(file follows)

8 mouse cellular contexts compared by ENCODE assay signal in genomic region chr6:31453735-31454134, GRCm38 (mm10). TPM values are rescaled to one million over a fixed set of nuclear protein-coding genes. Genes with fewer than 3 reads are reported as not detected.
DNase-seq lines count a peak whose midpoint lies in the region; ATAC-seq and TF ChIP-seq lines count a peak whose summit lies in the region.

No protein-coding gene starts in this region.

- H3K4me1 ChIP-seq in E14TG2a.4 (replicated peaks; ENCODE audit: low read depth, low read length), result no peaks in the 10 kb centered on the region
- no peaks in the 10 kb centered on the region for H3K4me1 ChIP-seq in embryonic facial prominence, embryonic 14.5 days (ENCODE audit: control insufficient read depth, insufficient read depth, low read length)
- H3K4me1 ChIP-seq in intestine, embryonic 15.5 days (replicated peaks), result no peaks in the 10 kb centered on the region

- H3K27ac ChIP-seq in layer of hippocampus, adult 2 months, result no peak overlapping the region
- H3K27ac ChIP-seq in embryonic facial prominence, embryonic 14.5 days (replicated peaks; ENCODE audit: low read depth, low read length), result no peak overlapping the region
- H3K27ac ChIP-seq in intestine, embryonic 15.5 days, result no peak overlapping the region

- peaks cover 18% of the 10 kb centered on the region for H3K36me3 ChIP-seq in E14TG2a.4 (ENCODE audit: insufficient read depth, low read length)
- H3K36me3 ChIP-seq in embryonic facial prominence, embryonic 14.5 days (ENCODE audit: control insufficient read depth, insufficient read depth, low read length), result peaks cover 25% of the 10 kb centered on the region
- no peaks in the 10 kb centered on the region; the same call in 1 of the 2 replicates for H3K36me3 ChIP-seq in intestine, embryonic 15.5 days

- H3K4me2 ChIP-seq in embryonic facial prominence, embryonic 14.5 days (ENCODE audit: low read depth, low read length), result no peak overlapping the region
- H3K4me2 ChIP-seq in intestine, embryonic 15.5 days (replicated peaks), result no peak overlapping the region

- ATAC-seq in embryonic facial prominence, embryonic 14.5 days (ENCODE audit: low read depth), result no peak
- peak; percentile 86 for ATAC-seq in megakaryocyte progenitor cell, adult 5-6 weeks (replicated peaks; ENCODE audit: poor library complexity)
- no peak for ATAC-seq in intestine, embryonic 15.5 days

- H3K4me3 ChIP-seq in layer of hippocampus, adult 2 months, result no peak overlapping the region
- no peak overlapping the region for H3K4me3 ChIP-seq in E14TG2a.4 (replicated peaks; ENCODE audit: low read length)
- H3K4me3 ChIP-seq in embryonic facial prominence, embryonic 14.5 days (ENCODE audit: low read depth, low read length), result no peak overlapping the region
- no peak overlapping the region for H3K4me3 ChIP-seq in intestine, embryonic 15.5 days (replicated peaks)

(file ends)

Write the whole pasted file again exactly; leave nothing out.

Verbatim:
8 mouse cellular contexts compared by ENCODE assay signal in genomic region chr6:31453735-31454134, GRCm38 (mm10). TPM values are rescaled to one million over a fixed set of nuclear protein-coding genes. Genes with fewer than 3 reads are reported as not detected.
DNase-seq lines count a peak whose midpoint lies in the region; ATAC-seq and TF ChIP-seq lines count a peak whose summit lies in the region.

No protein-coding gene starts in this region.

- H3K4me1 ChIP-seq in E14TG2a.4 (replicated peaks; ENCODE audit: low read depth, low read length), result no peaks in the 10 kb centered on the region
- no peaks in the 10 kb centered on the region for H3K4me1 ChIP-seq in embryonic facial prominence, embryonic 14.5 days (ENCODE audit: control insufficient read depth, insufficient read depth, low read length)
- H3K4me1 ChIP-seq in intestine, embryonic 15.5 days (replicated peaks), result no peaks in the 10 kb centered on the region

- H3K27ac ChIP-seq in layer of hippocampus, adult 2 months, result no peak overlapping the region
- H3K27ac ChIP-seq in embryonic facial prominence, embryonic 14.5 days (replicated peaks; ENCODE audit: low read depth, low read length), result no peak overlapping the region
- H3K27ac ChIP-seq in intestine, embryonic 15.5 days, result no peak overlapping the region

- peaks cover 18% of the 10 kb centered on the region for H3K36me3 ChIP-seq in E14TG2a.4 (ENCODE audit: insufficient read depth, low read length)
- H3K36me3 ChIP-seq in embryonic facial prominence, embryonic 14.5 days (ENCODE audit: control insufficient read depth, insufficient read depth, low read length), result peaks cover 25% of the 10 kb centered on the region
- no peaks in the 10 kb centered on the region; the same call in 1 of the 2 replicates for H3K36me3 ChIP-seq in intestine, embryonic 15.5 days

- H3K4me2 ChIP-seq in embryonic facial prominence, embryonic 14.5 days (ENCODE audit: low read depth, low read length), result no peak overlapping the region
- H3K4me2 ChIP-seq in intestine, embryonic 15.5 days (replicated peaks), result no peak overlapping the region

- ATAC-seq in embryonic facial prominence, embryonic 14.5 days (ENCODE audit: low read depth), result no peak
- peak; percentile 86 for ATAC-seq in megakaryocyte progenitor cell, adult 5-6 weeks (replicated peaks; ENCODE audit: poor library complexity)
- no peak for ATAC-seq in intestine, embryonic 15.5 days

- H3K4me3 ChIP-seq in layer of hippocampus, adult 2 months, result no peak overlapping the region
- no peak overlapping the region for H3K4me3 ChIP-seq in E14TG2a.4 (replicated peaks; ENCODE audit: low read length)
- H3K4me3 ChIP-seq in embryonic facial prominence, embryonic 14.5 days (ENCODE audit: low read depth, low read length), result no peak overlapping the region
- no peak overlapping the region for H3K4me3 ChIP-seq in intestine, embryonic 15.5 days (replicated peaks)